Large number of man-eating tigers debilitated by porcupine quills

Often, man-eating tigers become the danger that they are to people because they've been injured in some way which has incapacitated them, or they are debilitated to such an extent that they can no longer prey upon their standard prey animal which is a large ungulate. They turn to humans as an alternative and as an easy prey animal.

And one way that a tiger can become debilitated is when they try and attack and eat a porcupine. This is not that uncommon in wild animals generally and you will also certainly see domestic dogs getting into an awful state with porcupine quills all over their face. The quills can kill a dog.

And, you might know that porcupine quills are very hard to remove because they have barbs along the shaft as you can see in the photograph. In fact, the barbs drive the quill further into the body when the body moves where they can damage internal organs.

Porcupine and a quill showing the barbs
Porcupine and a quill showing the barbs. Image: MikeB

Tigers can't remove them by biting on them and if there are a large number on perhaps their face, chest and forelimbs they are debilitated, and they clearly cause a lot of distress.

I'm able to recount a story of a female tiger that had great difficulty in trying to kill a porcupine weighing 15 kg. By the way, porcupines are rodents.

A 'great white hunter' (tiger and leopard killer) turned conservationists after whom a tiger reserve has been named, Jim Corbett, described a tigress living happily on deer and wild pigs until she had the misfortune of losing an eye in an encounter with a porcupine.

He said that she:

"Got some filthy quills, varying in length from 1 to 9 inches, embedded in the arm and under the pad of her right foreleg. Several of these quills after striking a bone had doubled back in the form of a U, the point and the broken-off end being close together. Suppurating sores formed where she had endeavoured to extract the quills with her teeth, and while she was lying in a thick patch of grass, starving and licking her wounds, a woman selected this particular patch of grass to cut as fodder for her cattle. At first the tigress took no notice, but when the woman had cut the grass right up to where she was lying, the tigress struck, the blow crushing in the woman's skull".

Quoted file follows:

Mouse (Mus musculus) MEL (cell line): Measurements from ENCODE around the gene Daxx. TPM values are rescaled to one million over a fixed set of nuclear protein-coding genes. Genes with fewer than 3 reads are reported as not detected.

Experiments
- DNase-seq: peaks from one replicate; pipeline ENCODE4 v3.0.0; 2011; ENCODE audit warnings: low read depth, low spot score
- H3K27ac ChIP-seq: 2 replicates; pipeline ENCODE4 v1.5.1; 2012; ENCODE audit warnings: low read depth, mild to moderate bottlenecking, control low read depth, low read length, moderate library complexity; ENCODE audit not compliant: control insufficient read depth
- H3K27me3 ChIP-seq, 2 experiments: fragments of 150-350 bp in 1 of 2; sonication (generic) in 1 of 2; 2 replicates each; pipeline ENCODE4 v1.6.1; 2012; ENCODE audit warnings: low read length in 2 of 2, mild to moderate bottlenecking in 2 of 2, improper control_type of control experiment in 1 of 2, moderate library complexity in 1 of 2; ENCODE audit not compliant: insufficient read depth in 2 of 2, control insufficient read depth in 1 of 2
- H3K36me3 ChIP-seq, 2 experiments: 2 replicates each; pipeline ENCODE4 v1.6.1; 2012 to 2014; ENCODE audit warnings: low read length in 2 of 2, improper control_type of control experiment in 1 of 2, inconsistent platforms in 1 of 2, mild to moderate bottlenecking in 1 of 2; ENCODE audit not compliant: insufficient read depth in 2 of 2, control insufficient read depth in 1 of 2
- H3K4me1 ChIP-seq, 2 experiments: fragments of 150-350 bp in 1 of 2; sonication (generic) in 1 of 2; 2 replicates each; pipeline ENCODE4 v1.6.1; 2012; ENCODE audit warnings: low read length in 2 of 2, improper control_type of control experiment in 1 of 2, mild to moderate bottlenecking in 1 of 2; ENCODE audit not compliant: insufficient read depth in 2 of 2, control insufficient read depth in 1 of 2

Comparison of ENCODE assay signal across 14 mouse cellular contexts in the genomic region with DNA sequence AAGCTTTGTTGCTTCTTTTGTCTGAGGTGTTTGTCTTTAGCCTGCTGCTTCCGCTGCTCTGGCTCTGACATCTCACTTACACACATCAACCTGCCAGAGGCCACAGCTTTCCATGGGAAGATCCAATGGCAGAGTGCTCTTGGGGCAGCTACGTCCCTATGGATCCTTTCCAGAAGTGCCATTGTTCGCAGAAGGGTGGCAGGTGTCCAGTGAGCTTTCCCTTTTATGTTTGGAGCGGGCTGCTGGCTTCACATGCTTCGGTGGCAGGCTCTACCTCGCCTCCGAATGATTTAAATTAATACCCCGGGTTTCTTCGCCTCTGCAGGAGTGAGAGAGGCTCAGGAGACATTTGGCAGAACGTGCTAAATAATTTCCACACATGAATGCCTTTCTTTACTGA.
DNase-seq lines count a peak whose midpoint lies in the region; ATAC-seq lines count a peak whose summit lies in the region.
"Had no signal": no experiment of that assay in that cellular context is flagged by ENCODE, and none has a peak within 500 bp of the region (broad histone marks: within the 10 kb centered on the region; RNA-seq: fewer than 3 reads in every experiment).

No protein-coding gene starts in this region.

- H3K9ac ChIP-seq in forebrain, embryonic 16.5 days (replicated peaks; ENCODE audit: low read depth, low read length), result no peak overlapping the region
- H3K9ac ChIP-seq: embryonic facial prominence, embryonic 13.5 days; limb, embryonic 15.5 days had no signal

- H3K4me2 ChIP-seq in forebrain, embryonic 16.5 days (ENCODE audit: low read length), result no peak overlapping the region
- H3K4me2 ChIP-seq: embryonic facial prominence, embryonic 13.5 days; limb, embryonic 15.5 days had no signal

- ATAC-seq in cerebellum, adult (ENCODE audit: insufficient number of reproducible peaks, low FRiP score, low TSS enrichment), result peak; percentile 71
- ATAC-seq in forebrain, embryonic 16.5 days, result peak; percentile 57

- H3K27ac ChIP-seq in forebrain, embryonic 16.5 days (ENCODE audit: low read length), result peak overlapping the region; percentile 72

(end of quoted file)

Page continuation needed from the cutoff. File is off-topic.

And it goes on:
The tigress did not feed on the woman's body and two days later she killed a woodcutter who had come to chip the wood of a fallen tree where she was resting.

She ate a small portion of this woodcutter and the next day she killed and ate a third person.

And after this, she sadly became a man-eater. She went on to kill 24 people before she was shot dead.

The story highlights how a modest prey item, the porcupine, can end up, indirectly, killing a tiger. And it highlights, too, how man-eating tigers are often incapacitated.

However, it should be remembered that some man-eaters are in good condition. They are fine specimens with no injuries or defects. It begs the question as to why they end up desiring to kill people.

It has been suggested that the reason is that a tiger may become marginalised because they've been pushed off their home range by another tiger. They wander around without a home and survive by killing domestic stock one farmland. They come into contact with people such as farmers and perhaps villagers. Because they are marginalised and struggle to survive, they end up killing people.


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